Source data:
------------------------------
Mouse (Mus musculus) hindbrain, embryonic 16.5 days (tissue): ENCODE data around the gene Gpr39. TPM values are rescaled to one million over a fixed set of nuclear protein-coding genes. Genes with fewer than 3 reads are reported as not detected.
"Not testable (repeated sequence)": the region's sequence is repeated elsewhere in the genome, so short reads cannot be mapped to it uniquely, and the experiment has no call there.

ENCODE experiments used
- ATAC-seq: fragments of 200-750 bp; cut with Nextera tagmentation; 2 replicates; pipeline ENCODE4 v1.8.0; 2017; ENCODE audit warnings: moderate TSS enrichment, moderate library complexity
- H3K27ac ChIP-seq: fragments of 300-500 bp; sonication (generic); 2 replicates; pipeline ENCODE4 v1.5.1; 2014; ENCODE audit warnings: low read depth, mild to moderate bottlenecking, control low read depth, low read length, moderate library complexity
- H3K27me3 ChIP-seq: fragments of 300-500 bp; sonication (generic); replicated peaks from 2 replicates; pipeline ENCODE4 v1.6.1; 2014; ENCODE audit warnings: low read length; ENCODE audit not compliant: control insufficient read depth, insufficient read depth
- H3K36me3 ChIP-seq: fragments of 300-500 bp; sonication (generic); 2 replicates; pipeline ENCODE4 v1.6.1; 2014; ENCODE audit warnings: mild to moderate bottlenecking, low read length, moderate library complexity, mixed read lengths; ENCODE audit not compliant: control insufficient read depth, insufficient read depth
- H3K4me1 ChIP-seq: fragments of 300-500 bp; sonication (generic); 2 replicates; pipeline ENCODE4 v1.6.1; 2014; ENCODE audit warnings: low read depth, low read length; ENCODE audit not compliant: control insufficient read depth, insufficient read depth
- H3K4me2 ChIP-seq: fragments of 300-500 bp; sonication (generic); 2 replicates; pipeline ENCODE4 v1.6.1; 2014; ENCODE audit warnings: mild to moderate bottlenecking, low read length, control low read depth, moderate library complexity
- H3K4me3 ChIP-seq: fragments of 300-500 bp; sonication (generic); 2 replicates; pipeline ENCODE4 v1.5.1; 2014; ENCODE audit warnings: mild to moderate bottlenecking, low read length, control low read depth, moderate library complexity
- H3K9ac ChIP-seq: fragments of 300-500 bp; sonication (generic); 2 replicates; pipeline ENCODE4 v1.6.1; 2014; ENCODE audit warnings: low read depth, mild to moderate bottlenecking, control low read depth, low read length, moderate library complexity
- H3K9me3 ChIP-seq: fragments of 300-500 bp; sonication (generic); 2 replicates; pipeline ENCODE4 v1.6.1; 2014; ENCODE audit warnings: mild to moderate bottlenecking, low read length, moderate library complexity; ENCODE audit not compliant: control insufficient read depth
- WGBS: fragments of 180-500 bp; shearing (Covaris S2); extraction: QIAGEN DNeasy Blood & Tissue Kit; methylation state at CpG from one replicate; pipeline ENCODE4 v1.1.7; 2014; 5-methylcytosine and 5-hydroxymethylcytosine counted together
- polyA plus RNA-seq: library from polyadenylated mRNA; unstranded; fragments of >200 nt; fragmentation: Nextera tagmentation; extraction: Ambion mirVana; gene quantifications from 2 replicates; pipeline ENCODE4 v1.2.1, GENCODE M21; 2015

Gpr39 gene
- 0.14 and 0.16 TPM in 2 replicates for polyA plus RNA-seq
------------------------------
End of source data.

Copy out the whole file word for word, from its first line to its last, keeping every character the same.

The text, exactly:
Mouse (Mus musculus) hindbrain, embryonic 16.5 days (tissue): ENCODE data around the gene Gpr39. TPM values are rescaled to one million over a fixed set of nuclear protein-coding genes. Genes with fewer than 3 reads are reported as not detected.
"Not testable (repeated sequence)": the region's sequence is repeated elsewhere in the genome, so short reads cannot be mapped to it uniquely, and the experiment has no call there.

ENCODE experiments used
- ATAC-seq: fragments of 200-750 bp; cut with Nextera tagmentation; 2 replicates; pipeline ENCODE4 v1.8.0; 2017; ENCODE audit warnings: moderate TSS enrichment, moderate library complexity
- H3K27ac ChIP-seq: fragments of 300-500 bp; sonication (generic); 2 replicates; pipeline ENCODE4 v1.5.1; 2014; ENCODE audit warnings: low read depth, mild to moderate bottlenecking, control low read depth, low read length, moderate library complexity
- H3K27me3 ChIP-seq: fragments of 300-500 bp; sonication (generic); replicated peaks from 2 replicates; pipeline ENCODE4 v1.6.1; 2014; ENCODE audit warnings: low read length; ENCODE audit not compliant: control insufficient read depth, insufficient read depth
- H3K36me3 ChIP-seq: fragments of 300-500 bp; sonication (generic); 2 replicates; pipeline ENCODE4 v1.6.1; 2014; ENCODE audit warnings: mild to moderate bottlenecking, low read length, moderate library complexity, mixed read lengths; ENCODE audit not compliant: control insufficient read depth, insufficient read depth
- H3K4me1 ChIP-seq: fragments of 300-500 bp; sonication (generic); 2 replicates; pipeline ENCODE4 v1.6.1; 2014; ENCODE audit warnings: low read depth, low read length; ENCODE audit not compliant: control insufficient read depth, insufficient read depth
- H3K4me2 ChIP-seq: fragments of 300-500 bp; sonication (generic); 2 replicates; pipeline ENCODE4 v1.6.1; 2014; ENCODE audit warnings: mild to moderate bottlenecking, low read length, control low read depth, moderate library complexity
- H3K4me3 ChIP-seq: fragments of 300-500 bp; sonication (generic); 2 replicates; pipeline ENCODE4 v1.5.1; 2014; ENCODE audit warnings: mild to moderate bottlenecking, low read length, control low read depth, moderate library complexity
- H3K9ac ChIP-seq: fragments of 300-500 bp; sonication (generic); 2 replicates; pipeline ENCODE4 v1.6.1; 2014; ENCODE audit warnings: low read depth, mild to moderate bottlenecking, control low read depth, low read length, moderate library complexity
- H3K9me3 ChIP-seq: fragments of 300-500 bp; sonication (generic); 2 replicates; pipeline ENCODE4 v1.6.1; 2014; ENCODE audit warnings: mild to moderate bottlenecking, low read length, moderate library complexity; ENCODE audit not compliant: control insufficient read depth
- WGBS: fragments of 180-500 bp; shearing (Covaris S2); extraction: QIAGEN DNeasy Blood & Tissue Kit; methylation state at CpG from one replicate; pipeline ENCODE4 v1.1.7; 2014; 5-methylcytosine and 5-hydroxymethylcytosine counted together
- polyA plus RNA-seq: library from polyadenylated mRNA; unstranded; fragments of >200 nt; fragmentation: Nextera tagmentation; extraction: Ambion mirVana; gene quantifications from 2 replicates; pipeline ENCODE4 v1.2.1, GENCODE M21; 2015

Gpr39 gene
- 0.14 and 0.16 TPM in 2 replicates for polyA plus RNA-seq